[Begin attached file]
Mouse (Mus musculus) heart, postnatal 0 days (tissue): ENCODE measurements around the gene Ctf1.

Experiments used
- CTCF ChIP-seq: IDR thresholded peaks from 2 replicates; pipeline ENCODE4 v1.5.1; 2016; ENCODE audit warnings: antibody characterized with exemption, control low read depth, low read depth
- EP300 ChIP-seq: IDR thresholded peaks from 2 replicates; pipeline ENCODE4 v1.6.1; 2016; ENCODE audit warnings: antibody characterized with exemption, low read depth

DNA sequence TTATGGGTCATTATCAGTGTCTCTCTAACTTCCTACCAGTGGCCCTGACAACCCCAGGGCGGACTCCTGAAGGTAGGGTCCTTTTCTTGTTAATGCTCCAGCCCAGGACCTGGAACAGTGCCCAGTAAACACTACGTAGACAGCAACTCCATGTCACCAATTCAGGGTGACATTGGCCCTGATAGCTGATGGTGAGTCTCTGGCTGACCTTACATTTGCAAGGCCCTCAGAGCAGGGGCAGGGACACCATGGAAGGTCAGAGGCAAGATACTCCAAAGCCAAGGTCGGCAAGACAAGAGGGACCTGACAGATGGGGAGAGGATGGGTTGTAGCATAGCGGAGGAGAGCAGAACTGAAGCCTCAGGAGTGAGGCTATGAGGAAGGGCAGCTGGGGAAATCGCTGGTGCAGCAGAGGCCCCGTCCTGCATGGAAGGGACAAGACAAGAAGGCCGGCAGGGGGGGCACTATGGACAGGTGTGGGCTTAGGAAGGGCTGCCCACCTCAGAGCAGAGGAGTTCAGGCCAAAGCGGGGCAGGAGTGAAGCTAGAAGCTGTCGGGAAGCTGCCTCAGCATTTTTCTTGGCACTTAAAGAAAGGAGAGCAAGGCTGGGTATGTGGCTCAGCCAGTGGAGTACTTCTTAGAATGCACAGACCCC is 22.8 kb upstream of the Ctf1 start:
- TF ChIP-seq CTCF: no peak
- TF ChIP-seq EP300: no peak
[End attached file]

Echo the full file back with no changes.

Mouse (Mus musculus) heart, postnatal 0 days (tissue): ENCODE measurements around the gene Ctf1.

Experiments used
- CTCF ChIP-seq: IDR thresholded peaks from 2 replicates; pipeline ENCODE4 v1.5.1; 2016; ENCODE audit warnings: antibody characterized with exemption, control low read depth, low read depth
- EP300 ChIP-seq: IDR thresholded peaks from 2 replicates; pipeline ENCODE4 v1.6.1; 2016; ENCODE audit warnings: antibody characterized with exemption, low read depth

DNA sequence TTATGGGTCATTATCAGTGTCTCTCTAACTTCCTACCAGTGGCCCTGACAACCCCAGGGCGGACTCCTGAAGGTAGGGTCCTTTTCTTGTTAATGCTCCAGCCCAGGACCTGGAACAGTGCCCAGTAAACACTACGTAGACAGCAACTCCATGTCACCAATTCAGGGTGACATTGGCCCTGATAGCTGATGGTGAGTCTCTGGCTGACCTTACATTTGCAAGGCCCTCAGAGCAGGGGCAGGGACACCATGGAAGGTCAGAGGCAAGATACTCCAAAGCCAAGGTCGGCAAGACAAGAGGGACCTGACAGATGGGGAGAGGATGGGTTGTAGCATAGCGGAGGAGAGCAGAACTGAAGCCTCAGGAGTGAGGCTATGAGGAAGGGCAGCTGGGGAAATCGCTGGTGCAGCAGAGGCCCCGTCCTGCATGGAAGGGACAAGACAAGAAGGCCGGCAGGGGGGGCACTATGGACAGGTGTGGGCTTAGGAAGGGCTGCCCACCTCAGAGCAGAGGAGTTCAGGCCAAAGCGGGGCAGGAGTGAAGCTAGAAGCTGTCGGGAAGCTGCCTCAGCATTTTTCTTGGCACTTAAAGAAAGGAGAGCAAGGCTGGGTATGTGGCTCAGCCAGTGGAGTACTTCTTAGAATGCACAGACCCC is 22.8 kb upstream of the Ctf1 start:
- TF ChIP-seq CTCF: no peak
- TF ChIP-seq EP300: no peak